This is third in a series of guest posts by Travis Crum:
In my last post, I provided an overview of recent bail-in cases. Now I will argue why Texas qualifies for bail-in under Section 3(c).
Given the very long and complex history of this redistricting litigation, a quick timeline is helpful. Following the 2011 Census, Texas enacted new redistricting plans. At the time, Texas was a covered jurisdiction and thus sought preclearance from the U.S. District Court for the District of Columbia. Across the country, a coalition of civil rights groups and the Obama Administration brought a separate Section 2 case in the U.S. District Court for the Western District of Texas. While the preclearance case was pending before the D.D.C., the Texas court drew interim maps to govern the upcoming 2012 election. Texas, however, challenged those maps, and the Supreme Court reversed, holding that the Texas court failed to properly respect Texas’s 2011 districting plans and that those plans should have been modified only to account, in varying ways, for the plaintiffs’ constitutional and statutory claims. The Texas court subsequently drew new interim maps that were used for the 2012 election.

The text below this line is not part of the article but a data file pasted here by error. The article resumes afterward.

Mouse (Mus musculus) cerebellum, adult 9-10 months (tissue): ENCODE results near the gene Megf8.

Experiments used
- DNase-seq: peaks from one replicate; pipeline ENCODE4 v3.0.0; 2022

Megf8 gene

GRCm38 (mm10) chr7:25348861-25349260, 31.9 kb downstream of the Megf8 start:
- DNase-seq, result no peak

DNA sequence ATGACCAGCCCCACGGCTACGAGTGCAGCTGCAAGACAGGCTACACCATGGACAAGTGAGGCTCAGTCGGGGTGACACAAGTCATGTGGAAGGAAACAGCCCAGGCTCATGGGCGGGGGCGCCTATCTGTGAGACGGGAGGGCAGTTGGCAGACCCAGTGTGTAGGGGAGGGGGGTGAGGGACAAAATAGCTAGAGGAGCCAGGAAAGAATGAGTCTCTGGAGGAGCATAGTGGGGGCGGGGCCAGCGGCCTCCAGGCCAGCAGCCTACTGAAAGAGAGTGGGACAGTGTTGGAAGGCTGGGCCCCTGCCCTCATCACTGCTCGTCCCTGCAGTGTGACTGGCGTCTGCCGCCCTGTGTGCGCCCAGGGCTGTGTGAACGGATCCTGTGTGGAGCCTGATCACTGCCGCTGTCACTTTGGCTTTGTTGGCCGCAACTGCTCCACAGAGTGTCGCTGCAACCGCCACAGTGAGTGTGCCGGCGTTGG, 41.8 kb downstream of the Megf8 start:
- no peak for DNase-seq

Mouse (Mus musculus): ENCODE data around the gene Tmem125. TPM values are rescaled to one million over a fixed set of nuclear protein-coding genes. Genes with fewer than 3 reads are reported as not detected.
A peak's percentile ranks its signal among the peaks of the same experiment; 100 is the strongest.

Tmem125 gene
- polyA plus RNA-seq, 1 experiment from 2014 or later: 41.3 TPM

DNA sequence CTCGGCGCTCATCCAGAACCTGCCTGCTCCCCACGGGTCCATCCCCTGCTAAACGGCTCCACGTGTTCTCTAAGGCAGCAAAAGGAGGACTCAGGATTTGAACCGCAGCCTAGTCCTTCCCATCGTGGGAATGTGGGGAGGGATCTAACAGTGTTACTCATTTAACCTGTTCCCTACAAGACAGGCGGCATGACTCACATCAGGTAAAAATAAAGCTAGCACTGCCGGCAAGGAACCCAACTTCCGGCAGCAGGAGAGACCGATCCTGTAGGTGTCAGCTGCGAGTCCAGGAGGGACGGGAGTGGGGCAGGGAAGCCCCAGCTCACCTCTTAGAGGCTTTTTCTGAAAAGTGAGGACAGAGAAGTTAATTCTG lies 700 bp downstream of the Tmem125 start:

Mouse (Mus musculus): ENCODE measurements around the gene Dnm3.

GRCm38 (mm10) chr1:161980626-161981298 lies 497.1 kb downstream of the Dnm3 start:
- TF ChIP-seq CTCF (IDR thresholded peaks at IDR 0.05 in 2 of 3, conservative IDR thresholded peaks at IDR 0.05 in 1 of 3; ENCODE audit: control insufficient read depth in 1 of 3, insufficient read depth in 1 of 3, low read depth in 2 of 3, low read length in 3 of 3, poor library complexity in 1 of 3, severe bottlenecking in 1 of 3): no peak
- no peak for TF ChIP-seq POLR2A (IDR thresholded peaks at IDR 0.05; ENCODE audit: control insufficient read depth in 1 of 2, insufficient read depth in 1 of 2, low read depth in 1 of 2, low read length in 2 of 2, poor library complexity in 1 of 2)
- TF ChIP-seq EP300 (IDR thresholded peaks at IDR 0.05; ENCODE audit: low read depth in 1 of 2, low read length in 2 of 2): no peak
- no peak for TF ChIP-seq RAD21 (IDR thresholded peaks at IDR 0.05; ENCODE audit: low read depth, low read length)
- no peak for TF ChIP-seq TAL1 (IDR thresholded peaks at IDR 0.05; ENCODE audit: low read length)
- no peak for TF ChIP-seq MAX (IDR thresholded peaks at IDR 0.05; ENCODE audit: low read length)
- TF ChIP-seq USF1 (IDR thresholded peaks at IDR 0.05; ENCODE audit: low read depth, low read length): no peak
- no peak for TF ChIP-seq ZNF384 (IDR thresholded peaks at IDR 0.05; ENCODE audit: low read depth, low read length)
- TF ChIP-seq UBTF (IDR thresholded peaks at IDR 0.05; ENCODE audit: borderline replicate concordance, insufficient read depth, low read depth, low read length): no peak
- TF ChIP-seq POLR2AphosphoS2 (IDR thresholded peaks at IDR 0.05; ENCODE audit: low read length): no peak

In August 2012, the D.D.C. denied preclearance. As relevant here, the D.D.C. held that the congressional plan had a retrogressive effect and was enacted with discriminatory intent. The D.D.C. also concluded that the state house plan had a retrogressive effect and that the record “strongly suggest[ed]” that there was intentional discrimination. Texas appealed the denial of preclearance, but the case was dismissed after Shelby County absolved Texas of its need to seek preclearance.
In 2013, Texas adopted revised versions of the Texas court’s second-attempt interim maps. Texas’s 2013 maps were used for the 2014 and 2016 elections. Meanwhile, the plaintiffs in the Texas court amended their complaint to challenge the 2013 plans and added a request for Section 3(c) relief.